6 best works of Daniel Defoe

Born in London in 1660, Defoe was a jack of all trades. He wrote over 500 works, from political pamphlets and essays to novels and travelogues. In 18th-century London, Daniel Defoe stood out as a writer, journalist, and novelist. Despite facing imprisonment and exile for his controversial views, he produced over 500 works, including Robinson Crusoe and Moll Flanders. Defoe’s masterful storytelling and exploration of social and moral issues continue to captivate readers today, making him one of the greatest writers of all time.

Defoe was not only a prolific writer, but also a master storyteller. His works are known for their vivid descriptions, complex characters, and exploration of social and moral issues that are still relevant today. From gripping adventure stories to gritty portrayals of 18th-century life, Defoe’s works are still read and studied today. Here are some of Defoe’s best novels.

Robinson Crusoe

Let’s start with the book that put Defoe on the map. This classic novel tells the story of Robinson Crusoe, a man who is shipwrecked on a deserted island for 28 years. The book is a masterpiece of adventure, survival, and self-discovery. It’s no wonder that it’s been adapted countless times for film, TV, and stage.

Moll Flanders

If you want to delve into the seedy underbelly of 18th-century England, this novel is a must-read. It follows the life of Moll Flanders, a woman who rises from poverty to become a wealthy courtesan. Along the way, she faces many trials and tribulations, including multiple marriages, incest, and a stint in prison.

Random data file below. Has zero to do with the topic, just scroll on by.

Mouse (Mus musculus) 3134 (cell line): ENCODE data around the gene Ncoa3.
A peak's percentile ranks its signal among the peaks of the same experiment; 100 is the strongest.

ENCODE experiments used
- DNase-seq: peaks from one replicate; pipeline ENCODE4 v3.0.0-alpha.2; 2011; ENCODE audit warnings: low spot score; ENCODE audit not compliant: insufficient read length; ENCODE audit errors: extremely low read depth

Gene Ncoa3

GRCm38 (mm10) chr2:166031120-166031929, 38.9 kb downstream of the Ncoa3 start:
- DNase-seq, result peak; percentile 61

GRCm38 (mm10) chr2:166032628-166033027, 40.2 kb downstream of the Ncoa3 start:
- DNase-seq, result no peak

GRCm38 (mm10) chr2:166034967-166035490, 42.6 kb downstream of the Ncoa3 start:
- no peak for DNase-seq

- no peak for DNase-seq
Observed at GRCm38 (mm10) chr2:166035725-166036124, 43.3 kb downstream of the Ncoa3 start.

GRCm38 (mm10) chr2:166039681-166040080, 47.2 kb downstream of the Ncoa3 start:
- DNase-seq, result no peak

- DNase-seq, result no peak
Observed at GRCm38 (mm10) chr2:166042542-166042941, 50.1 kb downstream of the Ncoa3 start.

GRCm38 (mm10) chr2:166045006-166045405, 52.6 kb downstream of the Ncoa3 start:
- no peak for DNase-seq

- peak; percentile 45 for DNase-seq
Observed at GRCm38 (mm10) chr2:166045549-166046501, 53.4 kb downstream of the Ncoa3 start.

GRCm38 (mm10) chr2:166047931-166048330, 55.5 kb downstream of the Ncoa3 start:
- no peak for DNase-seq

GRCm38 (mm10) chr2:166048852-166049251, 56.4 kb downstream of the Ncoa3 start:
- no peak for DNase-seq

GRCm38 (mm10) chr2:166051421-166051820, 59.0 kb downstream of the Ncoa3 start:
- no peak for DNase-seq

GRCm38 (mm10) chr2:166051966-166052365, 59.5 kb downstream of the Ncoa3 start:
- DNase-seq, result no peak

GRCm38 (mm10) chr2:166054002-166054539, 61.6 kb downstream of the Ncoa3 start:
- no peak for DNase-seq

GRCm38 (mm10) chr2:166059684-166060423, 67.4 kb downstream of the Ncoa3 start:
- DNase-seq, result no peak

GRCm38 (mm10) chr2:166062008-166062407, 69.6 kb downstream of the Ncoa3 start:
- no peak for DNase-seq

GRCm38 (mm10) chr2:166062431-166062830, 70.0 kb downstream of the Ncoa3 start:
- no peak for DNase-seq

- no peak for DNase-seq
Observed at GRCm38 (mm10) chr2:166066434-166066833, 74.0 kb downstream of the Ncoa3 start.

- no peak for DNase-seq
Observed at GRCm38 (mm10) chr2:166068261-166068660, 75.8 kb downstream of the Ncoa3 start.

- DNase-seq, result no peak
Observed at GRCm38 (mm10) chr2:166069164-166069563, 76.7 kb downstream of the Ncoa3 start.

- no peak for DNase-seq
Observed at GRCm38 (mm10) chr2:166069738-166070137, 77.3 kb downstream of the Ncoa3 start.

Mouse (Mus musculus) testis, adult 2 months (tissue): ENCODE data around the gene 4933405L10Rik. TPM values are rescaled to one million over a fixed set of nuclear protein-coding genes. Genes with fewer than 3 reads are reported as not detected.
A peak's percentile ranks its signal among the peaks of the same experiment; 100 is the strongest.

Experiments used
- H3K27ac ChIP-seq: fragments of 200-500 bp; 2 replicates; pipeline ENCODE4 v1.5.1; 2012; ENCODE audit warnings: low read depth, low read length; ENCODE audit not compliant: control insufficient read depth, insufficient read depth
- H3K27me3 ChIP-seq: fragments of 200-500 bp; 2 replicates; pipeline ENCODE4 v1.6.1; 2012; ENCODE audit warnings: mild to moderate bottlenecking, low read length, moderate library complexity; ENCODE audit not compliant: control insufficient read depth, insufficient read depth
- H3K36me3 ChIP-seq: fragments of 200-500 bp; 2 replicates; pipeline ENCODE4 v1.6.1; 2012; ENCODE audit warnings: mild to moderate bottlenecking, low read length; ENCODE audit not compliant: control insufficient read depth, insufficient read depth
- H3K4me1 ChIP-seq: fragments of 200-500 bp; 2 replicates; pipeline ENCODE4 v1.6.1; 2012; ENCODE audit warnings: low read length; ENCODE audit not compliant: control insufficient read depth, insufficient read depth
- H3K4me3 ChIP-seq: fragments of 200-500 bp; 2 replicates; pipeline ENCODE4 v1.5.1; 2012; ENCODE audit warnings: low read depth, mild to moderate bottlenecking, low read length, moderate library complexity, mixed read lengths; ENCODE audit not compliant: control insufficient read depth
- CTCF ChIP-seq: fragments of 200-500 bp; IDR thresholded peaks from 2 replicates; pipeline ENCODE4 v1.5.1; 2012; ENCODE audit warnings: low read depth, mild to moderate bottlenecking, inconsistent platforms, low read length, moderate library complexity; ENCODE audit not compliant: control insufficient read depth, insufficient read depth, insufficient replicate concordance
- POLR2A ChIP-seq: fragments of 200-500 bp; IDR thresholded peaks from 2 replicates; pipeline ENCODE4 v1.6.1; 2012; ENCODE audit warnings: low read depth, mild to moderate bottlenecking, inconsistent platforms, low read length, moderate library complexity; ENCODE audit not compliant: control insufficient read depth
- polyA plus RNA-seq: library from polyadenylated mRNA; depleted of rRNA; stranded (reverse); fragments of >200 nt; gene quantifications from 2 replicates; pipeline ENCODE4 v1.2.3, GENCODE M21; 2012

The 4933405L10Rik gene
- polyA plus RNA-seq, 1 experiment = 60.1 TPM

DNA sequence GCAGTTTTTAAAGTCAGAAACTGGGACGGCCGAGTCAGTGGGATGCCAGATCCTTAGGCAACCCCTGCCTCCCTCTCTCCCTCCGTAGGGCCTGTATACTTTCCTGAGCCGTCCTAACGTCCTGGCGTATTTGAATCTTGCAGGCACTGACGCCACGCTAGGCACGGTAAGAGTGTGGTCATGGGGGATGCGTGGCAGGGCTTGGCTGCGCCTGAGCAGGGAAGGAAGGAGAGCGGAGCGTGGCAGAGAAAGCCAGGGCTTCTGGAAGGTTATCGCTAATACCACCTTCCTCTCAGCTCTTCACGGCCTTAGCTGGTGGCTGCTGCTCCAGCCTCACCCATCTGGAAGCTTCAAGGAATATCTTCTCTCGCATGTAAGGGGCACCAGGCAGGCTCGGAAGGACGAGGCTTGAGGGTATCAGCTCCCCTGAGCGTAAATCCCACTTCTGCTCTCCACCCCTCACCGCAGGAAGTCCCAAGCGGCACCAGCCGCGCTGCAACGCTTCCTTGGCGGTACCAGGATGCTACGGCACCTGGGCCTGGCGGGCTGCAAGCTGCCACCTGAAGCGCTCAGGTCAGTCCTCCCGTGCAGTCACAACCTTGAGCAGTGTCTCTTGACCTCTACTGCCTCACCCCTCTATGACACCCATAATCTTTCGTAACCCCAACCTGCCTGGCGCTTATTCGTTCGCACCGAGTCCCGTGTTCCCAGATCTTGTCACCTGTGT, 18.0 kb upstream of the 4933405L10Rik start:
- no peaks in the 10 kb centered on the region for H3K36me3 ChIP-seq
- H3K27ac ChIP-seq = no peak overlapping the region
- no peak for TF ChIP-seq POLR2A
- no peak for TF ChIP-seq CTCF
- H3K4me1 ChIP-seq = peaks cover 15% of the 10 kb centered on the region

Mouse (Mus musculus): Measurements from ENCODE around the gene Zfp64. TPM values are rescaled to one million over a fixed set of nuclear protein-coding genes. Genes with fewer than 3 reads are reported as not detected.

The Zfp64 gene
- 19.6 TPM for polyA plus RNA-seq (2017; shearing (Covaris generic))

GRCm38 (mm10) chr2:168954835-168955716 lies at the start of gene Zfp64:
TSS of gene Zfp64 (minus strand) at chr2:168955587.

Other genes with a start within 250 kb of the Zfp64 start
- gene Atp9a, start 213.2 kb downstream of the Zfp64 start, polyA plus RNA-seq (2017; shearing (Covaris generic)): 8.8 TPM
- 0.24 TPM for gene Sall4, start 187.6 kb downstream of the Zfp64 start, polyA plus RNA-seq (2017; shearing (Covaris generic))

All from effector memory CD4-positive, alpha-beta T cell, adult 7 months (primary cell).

A Journal of the Plague Year

This book is not for the faint of heart. It’s a harrowing account of the Great Plague of London in 1665 and the devastation it caused. Defoe’s description of the disease and its impact is so vivid that it almost feels like you’re living through the plague yourself.


This novel tells the story of a woman named Roxana, who is forced into prostitution to support herself and her children. The book explores themes of love, loyalty, and betrayal, and it’s a powerful commentary on the social and economic conditions of the time.

The History of the Devil

This satirical work is a witty and irreverent take on the religious establishment of the time. Defoe’s portrayal of the Devil is both hilarious and thought-provoking, and it’s a fascinating insight into the cultural and religious beliefs of 18th-century England.

The Shortest Way with the Dissenters

This pamphlet is a classic example of Defoe’s political writing. In it, he poses as a High Church extremist and argues for the extermination of dissenters. The pamphlet was so convincing that many people believed it was genuine, and Defoe was actually arrested and imprisoned for it.

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